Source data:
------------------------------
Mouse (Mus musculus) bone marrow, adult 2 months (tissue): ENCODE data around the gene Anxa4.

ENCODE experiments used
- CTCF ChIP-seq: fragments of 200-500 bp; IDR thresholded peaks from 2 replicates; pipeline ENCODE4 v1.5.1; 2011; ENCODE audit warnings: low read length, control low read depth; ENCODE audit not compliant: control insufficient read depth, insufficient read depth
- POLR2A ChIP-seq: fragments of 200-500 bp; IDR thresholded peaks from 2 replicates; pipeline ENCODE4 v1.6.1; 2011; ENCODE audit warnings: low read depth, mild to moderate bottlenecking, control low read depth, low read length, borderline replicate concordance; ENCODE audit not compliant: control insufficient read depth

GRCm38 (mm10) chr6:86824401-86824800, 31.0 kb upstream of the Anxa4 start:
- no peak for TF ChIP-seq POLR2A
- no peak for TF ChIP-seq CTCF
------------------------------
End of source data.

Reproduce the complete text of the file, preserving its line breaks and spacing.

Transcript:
Mouse (Mus musculus) bone marrow, adult 2 months (tissue): ENCODE data around the gene Anxa4.

ENCODE experiments used
- CTCF ChIP-seq: fragments of 200-500 bp; IDR thresholded peaks from 2 replicates; pipeline ENCODE4 v1.5.1; 2011; ENCODE audit warnings: low read length, control low read depth; ENCODE audit not compliant: control insufficient read depth, insufficient read depth
- POLR2A ChIP-seq: fragments of 200-500 bp; IDR thresholded peaks from 2 replicates; pipeline ENCODE4 v1.6.1; 2011; ENCODE audit warnings: low read depth, mild to moderate bottlenecking, control low read depth, low read length, borderline replicate concordance; ENCODE audit not compliant: control insufficient read depth

GRCm38 (mm10) chr6:86824401-86824800, 31.0 kb upstream of the Anxa4 start:
- no peak for TF ChIP-seq POLR2A
- no peak for TF ChIP-seq CTCF